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In Italy, the government is trying to convince GPs to sign a new contract with many new duties but with not much financial reward. They are also being asked to consider the birth of new mega-aggregations of professionals and practices covering a large extension of the population.
At the same time, the government is considering shifting many services from secondary to primary care.
The reaction from GPs' associations is cautious or negative, seeing this as a disruption of trusts' power in microgroups, as a problem for patients obliged to walk or travel long distances to large buildings where they will have long waiting lists, see many doctors, and end up with a duplication of examinations.
The government's indication is similar to the proposal of ‘GP-led health centres’ in the UK.
So, it is very interesting to read the paper by Morgan and Beerstecker indicating that there is no evidence to suggest that very large practices could provide or are providing more volume or diversity than the current average UK practice.1
Therefore, a policy to create larger practices may not automatically lead to a transfer of work from secondary to primary care. This is because there is not an upper threshold above which practice size creates spare capacity and expertise to deliver a significantly greater volume of more diversity of extra services.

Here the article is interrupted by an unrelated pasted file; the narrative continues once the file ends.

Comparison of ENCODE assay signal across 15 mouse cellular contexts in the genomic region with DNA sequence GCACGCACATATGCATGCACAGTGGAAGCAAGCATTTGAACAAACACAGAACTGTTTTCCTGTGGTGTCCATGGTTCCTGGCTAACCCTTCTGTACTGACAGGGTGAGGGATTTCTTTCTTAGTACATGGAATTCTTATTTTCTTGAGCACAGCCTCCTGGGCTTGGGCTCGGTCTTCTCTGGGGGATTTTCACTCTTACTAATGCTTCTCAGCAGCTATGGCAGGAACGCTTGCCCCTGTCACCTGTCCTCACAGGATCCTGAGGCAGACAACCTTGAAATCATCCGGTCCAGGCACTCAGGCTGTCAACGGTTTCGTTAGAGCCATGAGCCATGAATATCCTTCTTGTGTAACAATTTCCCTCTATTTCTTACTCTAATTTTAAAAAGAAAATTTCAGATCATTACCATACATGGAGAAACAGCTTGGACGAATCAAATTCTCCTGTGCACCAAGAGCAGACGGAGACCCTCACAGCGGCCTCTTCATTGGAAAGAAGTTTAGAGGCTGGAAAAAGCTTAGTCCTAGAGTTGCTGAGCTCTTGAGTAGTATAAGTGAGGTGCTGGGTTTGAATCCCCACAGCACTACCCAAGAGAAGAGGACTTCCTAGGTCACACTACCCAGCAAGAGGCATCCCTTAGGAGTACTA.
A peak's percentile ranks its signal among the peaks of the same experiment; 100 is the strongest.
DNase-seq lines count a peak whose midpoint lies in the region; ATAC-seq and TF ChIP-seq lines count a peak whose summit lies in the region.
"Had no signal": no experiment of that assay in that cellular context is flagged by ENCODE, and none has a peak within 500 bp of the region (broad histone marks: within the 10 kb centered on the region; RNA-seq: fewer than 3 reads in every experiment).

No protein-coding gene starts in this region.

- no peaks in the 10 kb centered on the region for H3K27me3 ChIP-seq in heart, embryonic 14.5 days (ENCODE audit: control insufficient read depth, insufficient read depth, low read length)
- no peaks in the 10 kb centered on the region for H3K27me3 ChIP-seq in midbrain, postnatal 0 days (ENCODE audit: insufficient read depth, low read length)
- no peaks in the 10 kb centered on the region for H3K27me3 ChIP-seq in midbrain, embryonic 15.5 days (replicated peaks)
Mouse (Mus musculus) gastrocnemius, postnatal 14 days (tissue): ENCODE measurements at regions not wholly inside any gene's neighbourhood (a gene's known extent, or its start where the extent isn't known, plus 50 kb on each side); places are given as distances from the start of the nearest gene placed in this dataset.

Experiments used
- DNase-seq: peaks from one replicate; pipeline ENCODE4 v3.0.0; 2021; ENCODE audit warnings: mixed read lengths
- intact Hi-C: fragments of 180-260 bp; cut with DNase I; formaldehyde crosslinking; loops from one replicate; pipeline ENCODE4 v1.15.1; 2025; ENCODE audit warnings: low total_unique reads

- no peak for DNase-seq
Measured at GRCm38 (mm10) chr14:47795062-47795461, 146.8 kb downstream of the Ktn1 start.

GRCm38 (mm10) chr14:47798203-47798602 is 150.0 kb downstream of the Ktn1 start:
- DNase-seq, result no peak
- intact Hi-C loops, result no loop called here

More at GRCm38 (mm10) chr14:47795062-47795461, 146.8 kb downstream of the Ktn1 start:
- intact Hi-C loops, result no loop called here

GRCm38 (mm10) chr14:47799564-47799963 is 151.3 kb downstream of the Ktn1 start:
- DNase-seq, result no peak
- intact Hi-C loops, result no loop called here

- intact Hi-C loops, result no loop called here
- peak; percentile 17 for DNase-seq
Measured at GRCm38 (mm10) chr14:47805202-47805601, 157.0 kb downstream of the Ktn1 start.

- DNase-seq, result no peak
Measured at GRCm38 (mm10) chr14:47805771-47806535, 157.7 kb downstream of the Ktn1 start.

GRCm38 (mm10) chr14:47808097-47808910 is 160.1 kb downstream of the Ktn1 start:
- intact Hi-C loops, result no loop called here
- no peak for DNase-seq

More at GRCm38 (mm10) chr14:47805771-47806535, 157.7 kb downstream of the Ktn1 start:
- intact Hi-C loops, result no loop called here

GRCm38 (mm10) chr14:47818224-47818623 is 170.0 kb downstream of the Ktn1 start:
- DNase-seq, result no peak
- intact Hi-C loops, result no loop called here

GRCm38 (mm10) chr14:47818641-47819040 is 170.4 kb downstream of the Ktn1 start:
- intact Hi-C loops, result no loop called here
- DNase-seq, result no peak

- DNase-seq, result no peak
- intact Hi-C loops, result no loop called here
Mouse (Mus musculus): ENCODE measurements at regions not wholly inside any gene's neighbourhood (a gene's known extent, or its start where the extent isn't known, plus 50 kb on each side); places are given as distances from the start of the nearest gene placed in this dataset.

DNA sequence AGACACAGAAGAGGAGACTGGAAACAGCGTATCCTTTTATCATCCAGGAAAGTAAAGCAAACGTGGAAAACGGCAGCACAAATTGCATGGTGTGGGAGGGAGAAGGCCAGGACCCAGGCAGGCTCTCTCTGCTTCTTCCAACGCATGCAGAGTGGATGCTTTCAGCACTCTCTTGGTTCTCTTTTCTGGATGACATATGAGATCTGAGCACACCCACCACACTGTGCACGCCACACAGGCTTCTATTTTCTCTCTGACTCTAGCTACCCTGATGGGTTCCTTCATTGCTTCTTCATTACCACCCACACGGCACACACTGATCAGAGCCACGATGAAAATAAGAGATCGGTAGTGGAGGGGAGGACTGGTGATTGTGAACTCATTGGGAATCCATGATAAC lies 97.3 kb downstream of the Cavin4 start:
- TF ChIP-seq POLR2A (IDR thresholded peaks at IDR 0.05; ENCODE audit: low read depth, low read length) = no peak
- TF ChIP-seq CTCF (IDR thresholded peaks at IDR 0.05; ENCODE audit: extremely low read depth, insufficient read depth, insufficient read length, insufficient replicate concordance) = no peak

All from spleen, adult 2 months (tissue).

These data are very important and to be considered when we see, at the moment, plural inputs by national governments, for new ‘governances’ for family medicine,2 coming bottom-down, not agreed by primary care,3 by secondary care, or by patients themselves (data for disagreement by Italian national statistic questionnaire where the GP–patient relationship is still seen as the ‘must’), but dangerously pushed by the politicians because of their supposed economic interests, or others not considering what family medicine was, is, and will be (see a European Definition).